Author awarded medal by U.S. group for work on women’s history

You might think the British vibe of a place like Victoria would be distasteful to an organization whose members are all descended from American Revolutionaries.

But the president general of the Daughters of the American Revolution, the largest lineage-based women’s organization in the world, said she was looking forward to a walk through Butchart Gardens and high tea at the Fairmont Empress.

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In fact, Lynn Forney Young didn’t even consider as a blood rival a reporter whose uncle was president of his local chapter of the United Empire Loyalists, a Canadian club dedicated to the memory of Americans loyal to the Crown during the American Revolution.

“Oh no, no,” Young, a native Texan said, just outside the entrance to Butchart Gardens on Saturday. She even met with Queen Elizabeth on April 1, as part of a project to digitize King George III’s archives.

How times have changed.

Young was in Victoria to present local author and historian Merna Forster with the Daughters of the American Revolution Historic Preservation Medal for her work preserving the histories of Canadian women.

“It’s a medal for someone who has done extraordinary work in the area of historic preservation. It’s very difficult to win approval for the medal,” Young said.

Forster is the author of 100 Canadian Heroines and 100 More Canadian Heroines. She has advocated for increased representation of women on Canadian bank notes.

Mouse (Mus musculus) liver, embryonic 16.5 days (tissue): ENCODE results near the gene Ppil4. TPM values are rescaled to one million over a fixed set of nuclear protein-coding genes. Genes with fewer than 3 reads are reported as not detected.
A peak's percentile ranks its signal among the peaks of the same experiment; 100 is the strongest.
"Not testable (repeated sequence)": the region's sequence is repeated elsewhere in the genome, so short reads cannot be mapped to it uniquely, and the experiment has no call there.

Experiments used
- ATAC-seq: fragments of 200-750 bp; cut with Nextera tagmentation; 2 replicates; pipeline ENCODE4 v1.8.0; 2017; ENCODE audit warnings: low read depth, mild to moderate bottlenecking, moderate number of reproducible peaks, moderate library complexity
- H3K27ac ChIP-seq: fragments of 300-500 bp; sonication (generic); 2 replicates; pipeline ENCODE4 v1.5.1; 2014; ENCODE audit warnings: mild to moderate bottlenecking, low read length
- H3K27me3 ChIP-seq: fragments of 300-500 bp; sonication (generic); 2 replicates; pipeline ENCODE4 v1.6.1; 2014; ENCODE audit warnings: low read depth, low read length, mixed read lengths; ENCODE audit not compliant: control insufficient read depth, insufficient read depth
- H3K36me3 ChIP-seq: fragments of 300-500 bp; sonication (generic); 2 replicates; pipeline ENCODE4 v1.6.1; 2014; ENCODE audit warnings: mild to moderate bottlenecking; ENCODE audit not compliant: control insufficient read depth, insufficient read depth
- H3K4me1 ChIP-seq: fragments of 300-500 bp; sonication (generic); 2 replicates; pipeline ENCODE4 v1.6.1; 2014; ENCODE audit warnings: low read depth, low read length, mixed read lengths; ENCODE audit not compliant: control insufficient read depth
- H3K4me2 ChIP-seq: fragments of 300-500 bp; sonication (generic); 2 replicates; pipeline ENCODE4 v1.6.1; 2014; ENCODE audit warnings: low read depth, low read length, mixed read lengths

The Daughters of the American Revolution formed in 1890 and has spread to 13 countries and one U.S. territory, overseas units chairwoman Virginia Lingelbach said. It counts 180,000 members worldwide.

While members are required to have an ancestor who served the American cause during the revolution — from fighting and providing supplies to signing an oath of allegiance — much of the group’s activities have to do with community service.

The first year they started collectively logging community-service hours, they more than quadrupled their goal of one million.

You may think a lineage-based organization is inherently elitist, but Young said that’s not the case.

“Perhaps in the early days, it may have been conceived as an elitist organization, but it certainly is not now. We come from all walks of life, all economic backgrounds and political persuasions and interests,” she said.

Their motto is “God, Home and Country,” but they respect patriotism within other countries and aren’t affiliated with a particular religion, the women said.

“I think the biggest challenge for many societies, and particularly DAR, is to continue to evolve and stay relevant,” Young said. “I believe we have managed to do that.”

asmart@timescolonist.com

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